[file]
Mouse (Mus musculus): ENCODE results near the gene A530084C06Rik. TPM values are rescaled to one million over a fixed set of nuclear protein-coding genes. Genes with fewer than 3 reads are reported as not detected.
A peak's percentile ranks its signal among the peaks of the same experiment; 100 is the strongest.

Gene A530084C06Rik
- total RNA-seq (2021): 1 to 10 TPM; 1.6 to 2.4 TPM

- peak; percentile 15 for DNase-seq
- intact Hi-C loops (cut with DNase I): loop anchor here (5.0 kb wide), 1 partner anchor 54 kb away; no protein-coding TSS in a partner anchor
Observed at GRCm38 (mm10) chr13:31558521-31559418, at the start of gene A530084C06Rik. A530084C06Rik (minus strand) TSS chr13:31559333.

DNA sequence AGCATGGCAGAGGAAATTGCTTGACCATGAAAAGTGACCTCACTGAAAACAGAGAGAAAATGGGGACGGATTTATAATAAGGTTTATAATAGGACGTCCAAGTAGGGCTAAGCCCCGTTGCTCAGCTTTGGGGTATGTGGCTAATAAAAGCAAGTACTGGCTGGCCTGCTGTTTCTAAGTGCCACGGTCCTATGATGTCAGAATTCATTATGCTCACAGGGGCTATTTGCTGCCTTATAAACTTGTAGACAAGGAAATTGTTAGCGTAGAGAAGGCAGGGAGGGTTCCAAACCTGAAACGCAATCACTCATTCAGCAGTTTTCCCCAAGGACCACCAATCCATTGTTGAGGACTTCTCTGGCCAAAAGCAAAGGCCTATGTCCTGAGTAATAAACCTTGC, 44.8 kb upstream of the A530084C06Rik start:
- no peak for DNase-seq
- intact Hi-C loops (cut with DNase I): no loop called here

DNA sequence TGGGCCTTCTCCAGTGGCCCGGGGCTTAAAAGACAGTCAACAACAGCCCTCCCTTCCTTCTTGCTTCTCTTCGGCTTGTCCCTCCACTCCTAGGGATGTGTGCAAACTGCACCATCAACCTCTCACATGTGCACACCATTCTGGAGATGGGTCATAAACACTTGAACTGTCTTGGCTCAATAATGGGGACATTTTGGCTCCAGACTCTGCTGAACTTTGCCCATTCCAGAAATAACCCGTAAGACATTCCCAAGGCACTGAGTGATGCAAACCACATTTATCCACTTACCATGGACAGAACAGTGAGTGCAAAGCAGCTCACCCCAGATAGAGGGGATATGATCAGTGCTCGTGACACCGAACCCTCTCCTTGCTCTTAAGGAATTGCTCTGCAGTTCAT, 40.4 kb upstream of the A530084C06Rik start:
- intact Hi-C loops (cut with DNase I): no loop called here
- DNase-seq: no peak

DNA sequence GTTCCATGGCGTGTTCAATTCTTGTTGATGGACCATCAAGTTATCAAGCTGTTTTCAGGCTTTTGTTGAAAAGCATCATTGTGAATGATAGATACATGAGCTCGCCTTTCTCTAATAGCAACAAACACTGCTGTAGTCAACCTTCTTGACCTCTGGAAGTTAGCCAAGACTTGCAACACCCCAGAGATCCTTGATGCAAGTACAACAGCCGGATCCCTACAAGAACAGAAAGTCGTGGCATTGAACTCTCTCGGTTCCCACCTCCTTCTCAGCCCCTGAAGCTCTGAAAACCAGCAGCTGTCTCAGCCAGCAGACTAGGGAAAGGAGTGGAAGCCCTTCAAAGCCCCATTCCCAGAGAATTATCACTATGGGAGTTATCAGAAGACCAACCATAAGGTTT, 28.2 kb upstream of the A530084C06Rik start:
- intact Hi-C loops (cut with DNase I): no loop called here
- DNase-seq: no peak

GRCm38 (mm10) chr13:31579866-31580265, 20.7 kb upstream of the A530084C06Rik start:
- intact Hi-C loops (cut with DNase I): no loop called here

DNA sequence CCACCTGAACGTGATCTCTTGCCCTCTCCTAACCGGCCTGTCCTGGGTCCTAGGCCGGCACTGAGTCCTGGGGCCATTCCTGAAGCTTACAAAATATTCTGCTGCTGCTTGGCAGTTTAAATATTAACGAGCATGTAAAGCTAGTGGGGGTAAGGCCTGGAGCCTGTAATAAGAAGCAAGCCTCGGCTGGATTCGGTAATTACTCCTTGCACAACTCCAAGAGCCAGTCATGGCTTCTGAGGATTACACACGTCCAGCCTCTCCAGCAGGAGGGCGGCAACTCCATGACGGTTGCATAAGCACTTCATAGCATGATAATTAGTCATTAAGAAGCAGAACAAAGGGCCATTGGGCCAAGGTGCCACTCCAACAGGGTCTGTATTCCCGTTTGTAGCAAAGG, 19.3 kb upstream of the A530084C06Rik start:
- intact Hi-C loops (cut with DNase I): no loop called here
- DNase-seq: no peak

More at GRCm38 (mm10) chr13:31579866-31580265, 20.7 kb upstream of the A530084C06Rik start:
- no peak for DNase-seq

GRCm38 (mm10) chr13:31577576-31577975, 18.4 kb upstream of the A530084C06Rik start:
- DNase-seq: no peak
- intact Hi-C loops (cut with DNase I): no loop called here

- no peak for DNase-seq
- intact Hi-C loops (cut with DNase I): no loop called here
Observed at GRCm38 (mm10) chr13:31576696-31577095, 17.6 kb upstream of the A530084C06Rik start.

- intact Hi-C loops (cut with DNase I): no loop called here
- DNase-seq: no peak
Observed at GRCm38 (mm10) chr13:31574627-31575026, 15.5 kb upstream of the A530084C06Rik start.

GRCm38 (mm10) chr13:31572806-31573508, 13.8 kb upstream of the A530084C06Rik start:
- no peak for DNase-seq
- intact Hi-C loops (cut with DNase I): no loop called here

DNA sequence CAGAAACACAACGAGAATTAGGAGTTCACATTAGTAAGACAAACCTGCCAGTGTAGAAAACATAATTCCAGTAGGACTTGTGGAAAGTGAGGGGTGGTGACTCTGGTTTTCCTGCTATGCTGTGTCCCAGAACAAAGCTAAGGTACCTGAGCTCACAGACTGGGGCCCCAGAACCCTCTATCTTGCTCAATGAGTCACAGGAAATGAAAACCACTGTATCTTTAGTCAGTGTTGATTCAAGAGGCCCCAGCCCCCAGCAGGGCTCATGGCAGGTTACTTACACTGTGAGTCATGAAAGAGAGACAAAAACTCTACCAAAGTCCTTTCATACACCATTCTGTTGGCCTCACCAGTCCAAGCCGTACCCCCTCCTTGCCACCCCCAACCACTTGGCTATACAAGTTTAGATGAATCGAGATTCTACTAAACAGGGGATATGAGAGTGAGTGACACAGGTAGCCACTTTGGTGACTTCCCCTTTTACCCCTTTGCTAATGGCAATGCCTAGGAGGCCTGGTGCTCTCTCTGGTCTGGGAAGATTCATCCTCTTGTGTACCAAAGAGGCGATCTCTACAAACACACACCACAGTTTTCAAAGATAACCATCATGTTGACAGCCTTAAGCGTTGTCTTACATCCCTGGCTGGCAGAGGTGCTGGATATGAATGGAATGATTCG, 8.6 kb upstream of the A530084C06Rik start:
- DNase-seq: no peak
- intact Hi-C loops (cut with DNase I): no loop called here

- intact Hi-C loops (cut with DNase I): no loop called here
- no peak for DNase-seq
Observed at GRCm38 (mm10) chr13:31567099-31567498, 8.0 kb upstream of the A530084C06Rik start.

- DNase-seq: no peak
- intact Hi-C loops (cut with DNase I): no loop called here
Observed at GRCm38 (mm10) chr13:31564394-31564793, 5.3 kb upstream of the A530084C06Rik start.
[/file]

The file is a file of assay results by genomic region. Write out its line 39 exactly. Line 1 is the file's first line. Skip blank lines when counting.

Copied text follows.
- intact Hi-C loops (cut with DNase I): no loop called here